Maybe it's as perfect as it's going to get now, but it took three returns. The people on their end of the phone were all polite and their repair service was amazingly fast with free shipping both ways. But can i trust a gun like this, even if i find it does shoot non-Buffalo Bore magnums normally? The defective barrel was disturbing. And i don't understand why BB longs are forbidden. I will see if i can find contact info for Buffalo Bore and ask them about that. Their website makes it quite clear that it should be good in ALL [sic] modern guns...and also that they don't want phone calls.

________________________________


"The common usage of 'catastrophic failure' is when there's a failure that actually requires repair work to remedy--generally some kind of actual breakage."



That would be a malfunction or breakage. "Catastrophic failure" sounds more like a gun blowing apart.

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Old September 1, 2021, 02:17 PM   #97
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Not because I actively avoid them but rather because I have never and will never have enough money to spend on guns to buy all the revolvers I want that aren't made by CA.
Boy does this bit of brilliant insight ever reflect my thinking on which firearm I might never give any serious consideration to for purchase. Gifts, of course, would be a different matter.
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Old September 1, 2021, 09:45 PM   #98
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"Catastrophic failure" sounds more like a gun blowing apart.
A gun blowing apart is a catastrophic failure. So is failure of major components, without blowing apart. Cracked frame, barrel, cylinder, something like that.

I think calling every failure that prevents normal function and require tools to repair "catastrophic failure" is using the term too broadly.

An individual part can catastrophically fail, after all any complete breakage would be that, but to say the entire gun had a catastrophic failure when only a specific part or two did, is going too far.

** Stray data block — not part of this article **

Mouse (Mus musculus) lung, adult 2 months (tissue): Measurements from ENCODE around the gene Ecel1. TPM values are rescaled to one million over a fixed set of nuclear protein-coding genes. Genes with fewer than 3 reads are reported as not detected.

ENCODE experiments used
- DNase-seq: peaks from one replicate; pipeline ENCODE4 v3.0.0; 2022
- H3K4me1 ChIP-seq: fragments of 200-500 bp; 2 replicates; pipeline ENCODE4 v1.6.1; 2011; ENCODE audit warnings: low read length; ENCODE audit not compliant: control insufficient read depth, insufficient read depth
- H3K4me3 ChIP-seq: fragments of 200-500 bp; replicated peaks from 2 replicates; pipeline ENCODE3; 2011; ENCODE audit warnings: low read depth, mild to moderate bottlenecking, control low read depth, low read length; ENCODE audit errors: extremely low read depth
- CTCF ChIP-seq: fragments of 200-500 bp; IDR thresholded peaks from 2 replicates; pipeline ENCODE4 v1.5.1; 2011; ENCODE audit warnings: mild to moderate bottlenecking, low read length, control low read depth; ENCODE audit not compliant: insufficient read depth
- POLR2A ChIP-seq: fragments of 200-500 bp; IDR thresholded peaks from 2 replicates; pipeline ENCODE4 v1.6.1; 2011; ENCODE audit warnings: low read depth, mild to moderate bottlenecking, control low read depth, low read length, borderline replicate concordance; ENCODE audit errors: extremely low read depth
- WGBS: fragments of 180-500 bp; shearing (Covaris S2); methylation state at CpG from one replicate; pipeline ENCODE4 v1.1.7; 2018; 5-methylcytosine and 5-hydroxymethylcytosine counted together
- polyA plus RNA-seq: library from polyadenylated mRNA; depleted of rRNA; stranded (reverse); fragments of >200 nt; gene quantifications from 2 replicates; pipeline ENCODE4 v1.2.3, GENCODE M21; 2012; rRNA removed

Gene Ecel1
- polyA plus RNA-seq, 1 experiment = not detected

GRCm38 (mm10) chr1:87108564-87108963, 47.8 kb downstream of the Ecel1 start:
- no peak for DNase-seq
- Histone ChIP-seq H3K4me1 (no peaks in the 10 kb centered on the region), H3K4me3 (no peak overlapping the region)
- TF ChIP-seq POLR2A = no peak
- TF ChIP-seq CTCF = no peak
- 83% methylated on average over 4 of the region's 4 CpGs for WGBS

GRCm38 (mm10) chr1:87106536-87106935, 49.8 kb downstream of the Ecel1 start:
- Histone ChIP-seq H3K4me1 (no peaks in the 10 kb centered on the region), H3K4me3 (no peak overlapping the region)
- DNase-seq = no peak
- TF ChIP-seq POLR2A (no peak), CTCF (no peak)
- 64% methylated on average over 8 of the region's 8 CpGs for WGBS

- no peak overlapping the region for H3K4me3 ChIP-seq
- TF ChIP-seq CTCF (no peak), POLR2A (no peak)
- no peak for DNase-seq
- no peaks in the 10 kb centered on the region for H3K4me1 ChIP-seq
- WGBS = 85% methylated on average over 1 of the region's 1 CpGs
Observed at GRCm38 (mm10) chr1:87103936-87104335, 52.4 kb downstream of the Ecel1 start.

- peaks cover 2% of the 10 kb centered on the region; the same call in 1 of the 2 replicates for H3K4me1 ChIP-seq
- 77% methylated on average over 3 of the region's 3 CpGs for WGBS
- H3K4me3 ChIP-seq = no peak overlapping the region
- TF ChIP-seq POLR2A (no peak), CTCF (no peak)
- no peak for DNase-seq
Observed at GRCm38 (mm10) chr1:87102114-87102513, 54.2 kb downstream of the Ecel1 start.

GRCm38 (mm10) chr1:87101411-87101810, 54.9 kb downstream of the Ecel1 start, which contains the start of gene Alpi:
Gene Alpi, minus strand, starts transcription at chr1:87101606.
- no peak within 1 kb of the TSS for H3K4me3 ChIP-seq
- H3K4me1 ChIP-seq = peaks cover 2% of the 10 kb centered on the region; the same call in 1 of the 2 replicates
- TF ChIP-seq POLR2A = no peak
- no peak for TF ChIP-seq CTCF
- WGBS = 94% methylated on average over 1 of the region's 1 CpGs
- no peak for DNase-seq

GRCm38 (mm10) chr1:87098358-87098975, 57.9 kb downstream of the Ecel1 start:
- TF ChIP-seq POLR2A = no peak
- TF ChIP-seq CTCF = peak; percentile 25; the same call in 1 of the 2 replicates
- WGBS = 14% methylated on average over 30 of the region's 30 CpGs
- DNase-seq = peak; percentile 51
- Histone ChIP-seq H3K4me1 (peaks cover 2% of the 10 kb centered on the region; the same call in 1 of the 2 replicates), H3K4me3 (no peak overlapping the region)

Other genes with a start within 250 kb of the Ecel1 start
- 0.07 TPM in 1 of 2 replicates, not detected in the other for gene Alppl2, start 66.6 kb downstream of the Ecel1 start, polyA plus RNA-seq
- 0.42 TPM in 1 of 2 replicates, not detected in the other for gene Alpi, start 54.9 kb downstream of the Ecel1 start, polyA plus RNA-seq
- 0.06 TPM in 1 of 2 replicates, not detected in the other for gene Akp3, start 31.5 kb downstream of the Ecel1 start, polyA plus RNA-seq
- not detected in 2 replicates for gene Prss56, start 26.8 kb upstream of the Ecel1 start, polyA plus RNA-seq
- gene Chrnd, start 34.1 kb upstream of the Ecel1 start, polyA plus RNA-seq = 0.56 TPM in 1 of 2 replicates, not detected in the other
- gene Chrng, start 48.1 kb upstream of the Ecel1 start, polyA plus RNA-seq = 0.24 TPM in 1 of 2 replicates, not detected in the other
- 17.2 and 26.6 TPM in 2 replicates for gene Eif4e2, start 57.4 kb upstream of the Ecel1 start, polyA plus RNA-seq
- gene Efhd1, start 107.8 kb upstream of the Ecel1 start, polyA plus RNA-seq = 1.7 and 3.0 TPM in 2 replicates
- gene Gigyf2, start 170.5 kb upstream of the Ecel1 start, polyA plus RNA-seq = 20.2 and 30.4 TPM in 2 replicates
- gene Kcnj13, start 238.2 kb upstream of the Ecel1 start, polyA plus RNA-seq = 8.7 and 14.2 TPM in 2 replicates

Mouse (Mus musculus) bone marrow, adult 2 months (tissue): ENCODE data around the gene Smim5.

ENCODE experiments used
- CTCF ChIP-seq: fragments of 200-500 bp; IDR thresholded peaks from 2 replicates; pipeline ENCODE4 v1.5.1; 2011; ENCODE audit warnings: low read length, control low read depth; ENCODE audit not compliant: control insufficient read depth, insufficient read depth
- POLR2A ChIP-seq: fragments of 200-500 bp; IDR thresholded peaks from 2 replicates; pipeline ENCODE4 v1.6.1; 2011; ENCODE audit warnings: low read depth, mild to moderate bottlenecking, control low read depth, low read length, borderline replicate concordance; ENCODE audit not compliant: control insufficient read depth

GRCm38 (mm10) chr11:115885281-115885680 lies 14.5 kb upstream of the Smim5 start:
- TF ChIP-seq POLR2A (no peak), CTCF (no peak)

I thing "needing tools to repair" = catastrophic failure is too broad a definition.

I can even think of one possible situation where the gun is rendered inoperable until tools are used, and no part of the gun has failed.

And that would be getting cases stuck in a revolver and not being able to get them out by hand alone. No part of the gun has failed, but you will need tools (a rod and maybe a small mallet) to remove them. And that situation may not be an ammunition failure, either. Could be, but could also be the failure of the operator to properly match gun and ammunition.

Gun rendered completly inoperable until tools are used, but no catastrophic failure of any parts. Indeed possibly no failure of any kind of any parts of the gun.

Its a catastrophic failure in the functional sense, the gun can no longer function, but not in the mechanical sense, no parts failed catastrophically.

I'm sure there are other situations, even less likely, that would also fit that criteria.
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Old September 1, 2021, 10:30 PM   #99
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I messaged Buffalo Bore. I'll post their response here.
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Old September 1, 2021, 11:55 PM   #100
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I thing "needing tools to repair" = catastrophic failure is too broad a definition.
I think the same thing. I would define it as:

"When there's a failure that actually requires repair work to remedy--generally some kind of actual breakage. "

Like a frame cracking or a revolver ejector rod breaking off as in the examples I gave.
Quote:
An individual part can catastrophically fail, after all any complete breakage would be that, but to say the entire gun had a catastrophic failure when only a specific part or two did, is going too far.
I think if there's a catastrophic failure in the gun then that's a catastrophic failure.